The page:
Plato on a Mistake about Pleasure

Southern Journal of Philosophy 44 (3):447-468 (2006)
Abstract
Plato argues in Republic IX that people are often mistaken about their own pleasures and pains. One of the mistakes he focuses on isjudging that an experience of ours is pleasant when, in fact, it is not. The view that such a mistake is possible is an unpopular one, andscholars have generally been dismissive of Plato’s position. Thus Urmson argues not only that this position is deeply flawed, but alsothat it results from a confusion on Plato’s part. In this paper, I show that Urmson’s criticism is misguided. I then defend Plato against theidea that it is impossible for someone to make the mistake in question. In doing so, I bring out details in Plato’s text and show that his account of the phenomenology involved in making this mistake is far more sophisticated than has so far been recognized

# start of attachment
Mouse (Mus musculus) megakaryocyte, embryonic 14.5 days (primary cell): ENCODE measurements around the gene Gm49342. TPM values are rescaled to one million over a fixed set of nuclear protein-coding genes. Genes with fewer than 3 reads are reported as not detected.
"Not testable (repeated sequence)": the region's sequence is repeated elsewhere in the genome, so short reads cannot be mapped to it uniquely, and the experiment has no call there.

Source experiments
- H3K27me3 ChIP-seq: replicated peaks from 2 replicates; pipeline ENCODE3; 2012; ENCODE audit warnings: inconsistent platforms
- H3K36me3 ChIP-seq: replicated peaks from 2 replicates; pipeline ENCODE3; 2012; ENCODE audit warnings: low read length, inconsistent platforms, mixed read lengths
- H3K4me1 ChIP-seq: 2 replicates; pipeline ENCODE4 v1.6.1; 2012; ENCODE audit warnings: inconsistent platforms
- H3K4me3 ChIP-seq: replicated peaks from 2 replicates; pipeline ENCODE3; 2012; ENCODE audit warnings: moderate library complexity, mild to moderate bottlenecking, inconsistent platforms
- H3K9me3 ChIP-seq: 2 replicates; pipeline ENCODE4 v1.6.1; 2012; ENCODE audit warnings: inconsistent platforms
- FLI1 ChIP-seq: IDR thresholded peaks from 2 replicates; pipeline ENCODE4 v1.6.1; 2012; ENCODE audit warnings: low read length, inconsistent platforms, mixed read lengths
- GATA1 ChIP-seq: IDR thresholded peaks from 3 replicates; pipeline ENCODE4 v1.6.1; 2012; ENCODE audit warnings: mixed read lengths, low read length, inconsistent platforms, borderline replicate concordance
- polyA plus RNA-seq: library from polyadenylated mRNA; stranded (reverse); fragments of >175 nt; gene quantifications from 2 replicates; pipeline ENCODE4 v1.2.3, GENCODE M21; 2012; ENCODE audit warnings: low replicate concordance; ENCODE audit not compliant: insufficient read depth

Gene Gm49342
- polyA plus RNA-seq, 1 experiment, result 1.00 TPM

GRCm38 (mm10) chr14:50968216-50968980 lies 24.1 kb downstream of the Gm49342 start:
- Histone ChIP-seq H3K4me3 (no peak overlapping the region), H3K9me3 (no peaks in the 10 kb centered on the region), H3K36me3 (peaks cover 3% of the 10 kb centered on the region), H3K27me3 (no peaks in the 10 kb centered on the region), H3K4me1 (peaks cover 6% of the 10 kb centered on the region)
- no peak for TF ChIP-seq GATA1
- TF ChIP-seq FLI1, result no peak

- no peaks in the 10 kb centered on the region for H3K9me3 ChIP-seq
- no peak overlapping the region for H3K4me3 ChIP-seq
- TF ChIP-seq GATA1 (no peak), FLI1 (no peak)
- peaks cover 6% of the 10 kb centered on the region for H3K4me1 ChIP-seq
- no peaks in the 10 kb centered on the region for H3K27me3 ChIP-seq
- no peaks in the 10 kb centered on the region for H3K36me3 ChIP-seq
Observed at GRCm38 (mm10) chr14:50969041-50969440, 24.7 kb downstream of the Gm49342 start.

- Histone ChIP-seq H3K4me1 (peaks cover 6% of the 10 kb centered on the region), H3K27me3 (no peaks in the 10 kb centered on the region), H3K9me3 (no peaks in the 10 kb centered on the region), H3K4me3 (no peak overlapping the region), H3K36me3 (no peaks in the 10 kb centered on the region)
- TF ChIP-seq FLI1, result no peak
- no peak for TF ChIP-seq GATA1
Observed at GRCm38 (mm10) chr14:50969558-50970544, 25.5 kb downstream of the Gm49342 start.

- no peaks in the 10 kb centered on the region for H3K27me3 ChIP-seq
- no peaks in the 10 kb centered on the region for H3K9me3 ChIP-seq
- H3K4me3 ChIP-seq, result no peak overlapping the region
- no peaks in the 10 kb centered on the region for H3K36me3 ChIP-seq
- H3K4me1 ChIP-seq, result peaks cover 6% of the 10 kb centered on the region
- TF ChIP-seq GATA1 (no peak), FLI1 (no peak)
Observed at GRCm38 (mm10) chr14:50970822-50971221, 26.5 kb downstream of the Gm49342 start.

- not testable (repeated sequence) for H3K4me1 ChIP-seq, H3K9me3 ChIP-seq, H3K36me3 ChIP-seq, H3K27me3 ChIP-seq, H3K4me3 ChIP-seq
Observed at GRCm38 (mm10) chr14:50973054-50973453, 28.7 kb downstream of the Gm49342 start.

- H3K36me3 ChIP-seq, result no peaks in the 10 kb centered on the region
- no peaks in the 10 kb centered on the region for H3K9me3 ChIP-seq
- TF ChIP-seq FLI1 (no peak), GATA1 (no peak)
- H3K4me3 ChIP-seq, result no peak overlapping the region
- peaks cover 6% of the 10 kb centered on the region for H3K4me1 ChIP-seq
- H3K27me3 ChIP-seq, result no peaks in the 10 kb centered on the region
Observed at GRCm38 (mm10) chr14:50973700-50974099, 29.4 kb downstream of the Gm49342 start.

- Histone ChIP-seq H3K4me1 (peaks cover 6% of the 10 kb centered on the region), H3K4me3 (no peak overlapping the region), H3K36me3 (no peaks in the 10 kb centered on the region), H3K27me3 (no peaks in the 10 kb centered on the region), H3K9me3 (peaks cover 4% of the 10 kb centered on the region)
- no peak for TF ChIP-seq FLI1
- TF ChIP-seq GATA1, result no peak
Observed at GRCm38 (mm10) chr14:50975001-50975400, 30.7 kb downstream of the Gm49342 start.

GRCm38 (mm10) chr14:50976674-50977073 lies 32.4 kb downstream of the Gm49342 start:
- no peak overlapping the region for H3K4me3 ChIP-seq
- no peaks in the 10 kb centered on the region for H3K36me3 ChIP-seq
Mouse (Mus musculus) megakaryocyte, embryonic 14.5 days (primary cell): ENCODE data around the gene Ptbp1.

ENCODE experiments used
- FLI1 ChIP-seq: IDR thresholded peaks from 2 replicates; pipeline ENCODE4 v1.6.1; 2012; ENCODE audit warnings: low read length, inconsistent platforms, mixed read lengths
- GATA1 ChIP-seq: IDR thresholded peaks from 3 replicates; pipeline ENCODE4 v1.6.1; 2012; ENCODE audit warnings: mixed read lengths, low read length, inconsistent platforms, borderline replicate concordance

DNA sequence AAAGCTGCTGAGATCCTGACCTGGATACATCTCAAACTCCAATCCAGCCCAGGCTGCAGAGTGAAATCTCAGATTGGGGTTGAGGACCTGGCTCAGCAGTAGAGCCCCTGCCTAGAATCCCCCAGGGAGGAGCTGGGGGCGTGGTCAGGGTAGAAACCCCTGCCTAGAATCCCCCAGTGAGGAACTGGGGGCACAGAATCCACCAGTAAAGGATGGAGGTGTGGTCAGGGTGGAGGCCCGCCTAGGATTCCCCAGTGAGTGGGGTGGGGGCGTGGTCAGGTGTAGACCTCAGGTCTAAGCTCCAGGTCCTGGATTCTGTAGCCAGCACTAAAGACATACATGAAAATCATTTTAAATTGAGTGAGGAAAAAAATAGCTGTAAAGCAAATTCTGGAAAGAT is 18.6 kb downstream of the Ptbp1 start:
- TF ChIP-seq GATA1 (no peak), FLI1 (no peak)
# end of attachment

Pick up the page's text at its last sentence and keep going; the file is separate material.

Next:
Keywords Analytic Philosophy  Contemporary Philosophy  General Interest
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ISBN(s) 0038-4283
DOI 10.1111/j.2041-6962.2006.tb00013.x
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